More companies in touch with water risk, but data is murky

Close to 90 percent of large companies in water-intensive industries are worried about water scarcity or quality issues, according to a new Ceres analysis.

A growing number of large public companies are disclosing their business risks related to extreme weather, droughts and other threats to the world water supply but the data they are reporting is still rather cloudy, according to a new report from sustainable business advocacy group Ceres.

The report, "Clearing the Waters: A Review of Corporate Water Risk Disclosure in SEC Filings," assesses information published by 82 large public companies representing eight water-intensive industries from beverages to semiconductors.

Close to 90 percent of the companies said they faced some exposure to physical water risk, up from 76 percent of the companies in 2009. Slightly more than one-quarter of the companies tied climate change to water scarcity, flooding or quality issues that could potentially affect their supply chains. Just two years ago, only 10 percent of the reporting companies suggested this could be a problem.

The report draws particular attention to the food companies considered in this report, noting that of the 11 companies considered only Archer Daniels Midland, Bunge, PepsiCo and Smith seem to have a handle on the specific risk posed to their business by water scarcity. The rest cite this as a general worry.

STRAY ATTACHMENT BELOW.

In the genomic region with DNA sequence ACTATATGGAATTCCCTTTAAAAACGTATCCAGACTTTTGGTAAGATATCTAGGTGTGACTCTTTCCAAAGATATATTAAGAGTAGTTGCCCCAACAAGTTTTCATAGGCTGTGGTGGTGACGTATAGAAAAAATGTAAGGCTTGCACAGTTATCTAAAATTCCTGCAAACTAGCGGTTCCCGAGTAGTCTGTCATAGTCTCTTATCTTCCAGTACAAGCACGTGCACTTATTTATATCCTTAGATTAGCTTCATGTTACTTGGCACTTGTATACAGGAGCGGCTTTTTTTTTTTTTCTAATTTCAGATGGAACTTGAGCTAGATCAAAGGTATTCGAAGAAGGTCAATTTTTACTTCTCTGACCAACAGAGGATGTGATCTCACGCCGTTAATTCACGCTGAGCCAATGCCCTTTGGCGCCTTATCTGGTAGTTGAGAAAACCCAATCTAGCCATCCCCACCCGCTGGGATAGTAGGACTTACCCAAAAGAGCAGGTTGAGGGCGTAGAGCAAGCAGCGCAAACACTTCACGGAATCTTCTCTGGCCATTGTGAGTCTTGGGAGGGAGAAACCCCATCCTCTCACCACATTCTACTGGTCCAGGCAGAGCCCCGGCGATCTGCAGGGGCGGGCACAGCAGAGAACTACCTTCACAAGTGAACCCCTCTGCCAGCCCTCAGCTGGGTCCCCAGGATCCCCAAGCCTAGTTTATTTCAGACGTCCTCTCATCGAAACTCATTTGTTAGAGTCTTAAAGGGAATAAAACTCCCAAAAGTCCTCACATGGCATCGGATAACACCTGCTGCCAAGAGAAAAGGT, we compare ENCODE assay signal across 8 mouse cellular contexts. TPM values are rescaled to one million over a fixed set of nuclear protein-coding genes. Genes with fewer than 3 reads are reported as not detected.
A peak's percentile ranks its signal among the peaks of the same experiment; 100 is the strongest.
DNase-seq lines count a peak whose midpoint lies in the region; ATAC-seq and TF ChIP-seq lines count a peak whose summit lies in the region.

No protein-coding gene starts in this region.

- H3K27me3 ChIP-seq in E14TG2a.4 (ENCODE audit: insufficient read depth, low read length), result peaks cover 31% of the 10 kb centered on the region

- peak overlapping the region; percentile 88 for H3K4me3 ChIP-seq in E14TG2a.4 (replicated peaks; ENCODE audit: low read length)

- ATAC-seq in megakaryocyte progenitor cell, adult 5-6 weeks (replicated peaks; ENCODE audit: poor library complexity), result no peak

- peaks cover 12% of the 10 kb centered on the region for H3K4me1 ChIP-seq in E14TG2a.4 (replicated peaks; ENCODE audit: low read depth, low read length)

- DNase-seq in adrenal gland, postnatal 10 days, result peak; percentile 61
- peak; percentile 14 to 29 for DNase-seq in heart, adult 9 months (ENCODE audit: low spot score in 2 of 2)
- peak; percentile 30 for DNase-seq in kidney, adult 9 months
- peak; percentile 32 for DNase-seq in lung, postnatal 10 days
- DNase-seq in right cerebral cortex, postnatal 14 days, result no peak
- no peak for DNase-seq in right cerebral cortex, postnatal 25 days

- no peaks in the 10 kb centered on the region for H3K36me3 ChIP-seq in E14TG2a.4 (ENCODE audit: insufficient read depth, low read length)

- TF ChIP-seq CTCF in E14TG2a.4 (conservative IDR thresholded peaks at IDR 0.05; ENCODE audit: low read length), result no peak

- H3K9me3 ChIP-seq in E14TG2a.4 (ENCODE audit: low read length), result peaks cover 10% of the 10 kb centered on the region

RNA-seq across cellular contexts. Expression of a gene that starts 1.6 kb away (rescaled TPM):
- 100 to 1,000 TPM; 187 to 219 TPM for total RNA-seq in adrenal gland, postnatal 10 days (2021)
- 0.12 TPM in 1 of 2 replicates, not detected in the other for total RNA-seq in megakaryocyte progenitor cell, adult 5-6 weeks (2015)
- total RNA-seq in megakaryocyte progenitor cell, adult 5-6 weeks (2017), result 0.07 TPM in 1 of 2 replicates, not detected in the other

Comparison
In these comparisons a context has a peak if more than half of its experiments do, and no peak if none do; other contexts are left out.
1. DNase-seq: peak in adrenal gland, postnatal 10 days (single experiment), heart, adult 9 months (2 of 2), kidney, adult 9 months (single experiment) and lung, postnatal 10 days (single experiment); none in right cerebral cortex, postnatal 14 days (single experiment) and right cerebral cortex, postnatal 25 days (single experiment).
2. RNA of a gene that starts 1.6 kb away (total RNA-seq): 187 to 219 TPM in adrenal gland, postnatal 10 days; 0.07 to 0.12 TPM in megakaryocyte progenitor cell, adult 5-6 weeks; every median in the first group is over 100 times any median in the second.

According to some research, big businesses have about 18 years to really get a grip on their water consumption. That's because a study by McKinsey suggests that the world may face a water shortfall of 40 percent by the year 2030, if consumption continues growing at the current pace and weather patterns continue to shift.

Ceres identifies four sorts of risks that companies face due to water shortages:

  1. Physical risks
  2. Reputational risks
  3. Regulatory risks
  4. Litigation risks

Mindy Lubber, president of Ceres, commented on the report:

"Water issues are one of the most immediate and deeply felt impacts of climate change across the world, and leaders at Rio+20 are well aware of that reality. Whether through water scarcity, extreme weather or loss of property to floods, corporations and their suppliers across the globe are exposed to water risks and can do more to avoid them. Disclosure is the first step, and it must be followed quickly by action."

Among the recommendations that Ceres suggests water-intensive companies consider:

  1. Spend more time getting a grip on specific water-related risks, surfacing more relevant data.
  2. Add more quantitative data to SEC filings.
  3. Comply with the SEC guidance on water risk exposure.
  4. Provide investors with information on steps being taken to mitigate risks.

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